Finally, after considering the media outcry and the urging of those in the medical community, the FDA issued a Safety Notice on metal hips on January 17, 2013.

In March 2012, a study published in the Lancet found that metal-on-metal hip implants were significantly more likely to fail compared to other models of hip implants which generally used a ceramic or polyurethane liner inside the cup.   British researchers looked at data from 400,000 people who had a hip replacement, of which 31,000 had a metal-on-metal design.

They found the following rates of failure:

  • 6.2% failure rate in metal-on-metal design
  • 2.3% failure rate in ceramic-on-ceramic design
  • 1.7% failure rate in metal-on-plastic design

The experts concluded that the metal-on-metal design had significantly higher risks, but no additional benefit. They are recommending that health authorities ban this dangerous medical device.

The Basic Timeline tracing the downfall of Metal on Metal hips is as follows:

March 11, 2013 – A jury in Los Angeles, California state court has awarded more than $8.3 million to Loren Kransky, the first plaintiff to see his ASR hip implant lawsuit go to trial. The award includes $8 million for pain and suffering and $338,000 for expenses. DePuy faces approximately 10,750 more ASR hip implant lawsuits. Click here to read more.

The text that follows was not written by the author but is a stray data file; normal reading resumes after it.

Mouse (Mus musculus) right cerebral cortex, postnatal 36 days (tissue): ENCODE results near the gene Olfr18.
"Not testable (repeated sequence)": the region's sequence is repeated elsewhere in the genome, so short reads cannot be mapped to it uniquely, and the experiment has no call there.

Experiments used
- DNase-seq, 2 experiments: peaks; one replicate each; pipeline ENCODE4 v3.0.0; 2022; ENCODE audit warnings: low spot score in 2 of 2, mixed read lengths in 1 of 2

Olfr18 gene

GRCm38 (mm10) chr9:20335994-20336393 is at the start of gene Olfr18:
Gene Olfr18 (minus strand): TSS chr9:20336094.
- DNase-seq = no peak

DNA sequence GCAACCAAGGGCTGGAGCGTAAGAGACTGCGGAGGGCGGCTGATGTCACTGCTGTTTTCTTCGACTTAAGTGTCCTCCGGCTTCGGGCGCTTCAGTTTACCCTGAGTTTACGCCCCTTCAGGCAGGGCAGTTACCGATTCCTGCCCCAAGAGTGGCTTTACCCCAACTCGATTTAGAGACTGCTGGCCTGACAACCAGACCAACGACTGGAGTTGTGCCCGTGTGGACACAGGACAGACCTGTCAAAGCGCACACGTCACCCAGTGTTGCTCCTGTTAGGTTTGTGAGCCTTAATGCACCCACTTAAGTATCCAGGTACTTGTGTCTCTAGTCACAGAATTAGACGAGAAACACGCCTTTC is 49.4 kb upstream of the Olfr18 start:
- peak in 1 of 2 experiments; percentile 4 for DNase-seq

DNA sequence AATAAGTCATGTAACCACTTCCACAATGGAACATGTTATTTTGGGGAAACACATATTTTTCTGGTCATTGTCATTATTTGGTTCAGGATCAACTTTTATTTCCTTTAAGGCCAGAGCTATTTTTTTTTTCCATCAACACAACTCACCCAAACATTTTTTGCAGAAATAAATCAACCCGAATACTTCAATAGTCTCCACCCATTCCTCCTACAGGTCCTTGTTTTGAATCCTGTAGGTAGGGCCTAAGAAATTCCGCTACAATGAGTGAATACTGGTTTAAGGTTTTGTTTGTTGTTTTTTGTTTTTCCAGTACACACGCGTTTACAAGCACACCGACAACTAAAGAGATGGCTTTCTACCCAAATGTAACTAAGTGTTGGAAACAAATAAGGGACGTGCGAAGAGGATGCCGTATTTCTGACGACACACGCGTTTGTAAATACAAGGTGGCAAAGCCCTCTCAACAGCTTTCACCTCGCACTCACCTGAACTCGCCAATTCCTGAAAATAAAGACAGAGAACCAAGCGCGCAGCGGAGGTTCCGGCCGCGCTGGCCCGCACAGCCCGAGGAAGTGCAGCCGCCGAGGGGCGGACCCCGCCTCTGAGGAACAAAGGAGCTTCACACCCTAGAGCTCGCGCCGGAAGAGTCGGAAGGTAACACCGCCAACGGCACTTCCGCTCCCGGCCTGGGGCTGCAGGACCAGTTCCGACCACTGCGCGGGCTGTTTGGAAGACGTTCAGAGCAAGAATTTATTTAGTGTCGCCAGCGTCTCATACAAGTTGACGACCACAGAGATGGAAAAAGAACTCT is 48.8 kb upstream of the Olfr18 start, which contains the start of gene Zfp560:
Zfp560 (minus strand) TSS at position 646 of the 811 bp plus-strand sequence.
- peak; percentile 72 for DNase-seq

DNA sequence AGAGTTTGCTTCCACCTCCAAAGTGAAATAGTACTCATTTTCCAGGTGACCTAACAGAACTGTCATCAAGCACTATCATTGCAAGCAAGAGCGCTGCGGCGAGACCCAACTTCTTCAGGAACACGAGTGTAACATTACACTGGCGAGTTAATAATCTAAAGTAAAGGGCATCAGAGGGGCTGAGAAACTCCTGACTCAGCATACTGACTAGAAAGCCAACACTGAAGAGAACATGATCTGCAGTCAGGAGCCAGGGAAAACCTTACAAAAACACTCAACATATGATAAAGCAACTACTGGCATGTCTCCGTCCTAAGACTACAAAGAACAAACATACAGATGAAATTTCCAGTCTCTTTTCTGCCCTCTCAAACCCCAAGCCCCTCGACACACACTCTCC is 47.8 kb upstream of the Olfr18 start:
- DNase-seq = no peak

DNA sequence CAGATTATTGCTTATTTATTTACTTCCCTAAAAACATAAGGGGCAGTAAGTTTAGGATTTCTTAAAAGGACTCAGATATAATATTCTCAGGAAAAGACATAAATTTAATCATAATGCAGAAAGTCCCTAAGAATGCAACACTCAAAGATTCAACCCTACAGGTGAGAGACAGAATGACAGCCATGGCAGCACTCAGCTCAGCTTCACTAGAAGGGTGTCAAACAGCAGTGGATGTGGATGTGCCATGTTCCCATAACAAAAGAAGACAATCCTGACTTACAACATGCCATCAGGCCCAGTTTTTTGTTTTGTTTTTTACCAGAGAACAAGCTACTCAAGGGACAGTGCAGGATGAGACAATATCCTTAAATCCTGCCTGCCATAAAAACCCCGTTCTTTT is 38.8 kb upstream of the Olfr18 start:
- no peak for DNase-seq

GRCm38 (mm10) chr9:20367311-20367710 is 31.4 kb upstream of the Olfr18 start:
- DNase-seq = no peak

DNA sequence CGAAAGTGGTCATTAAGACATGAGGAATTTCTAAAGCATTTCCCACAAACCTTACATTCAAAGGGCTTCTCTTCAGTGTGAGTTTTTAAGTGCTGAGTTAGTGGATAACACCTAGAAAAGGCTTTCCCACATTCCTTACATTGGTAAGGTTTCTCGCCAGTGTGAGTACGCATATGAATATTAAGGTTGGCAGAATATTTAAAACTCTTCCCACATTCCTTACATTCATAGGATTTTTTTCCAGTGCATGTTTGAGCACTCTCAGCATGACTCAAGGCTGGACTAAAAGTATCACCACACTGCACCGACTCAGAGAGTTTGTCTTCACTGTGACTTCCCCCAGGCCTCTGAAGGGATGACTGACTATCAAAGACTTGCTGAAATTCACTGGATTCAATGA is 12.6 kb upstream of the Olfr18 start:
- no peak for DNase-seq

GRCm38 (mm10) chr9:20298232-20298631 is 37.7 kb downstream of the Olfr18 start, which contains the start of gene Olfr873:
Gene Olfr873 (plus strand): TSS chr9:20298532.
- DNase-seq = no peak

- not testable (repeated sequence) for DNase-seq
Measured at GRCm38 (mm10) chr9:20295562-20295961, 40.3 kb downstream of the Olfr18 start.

January 17, 2013 – The FDA has published a Safety Communication to warn that metal-on-metal hip implants can shed toxic metal particles that can cause soft tissue damage. The agency has also updated recommendations for orthopedic surgeons. Click here to read more.

December 6, 2012 – More than 3,200 DePuy Pinnacle hip implant lawsuits have been filed in a federal Multi-District Litigation (MDL) located in the U.S. District Court for the Northern District of Texas. Click here to read more.

December 5, 2012 – A South Carolina man has filed a lawsuit alleging that the Biomet M2A Magnum hip implant is defective. Click here to read more.

October 3, 2012 — A federal judicial panel has centralized Biomet M2A Magnum hip implant lawsuits into a Multidistrict Litigation (MDL)  in the U.S. District Court for the Northern District of Indiana, before Judge Robert L. Miller. Nearly 70 pending lawsuits will be transferred to the court. Click here to read more.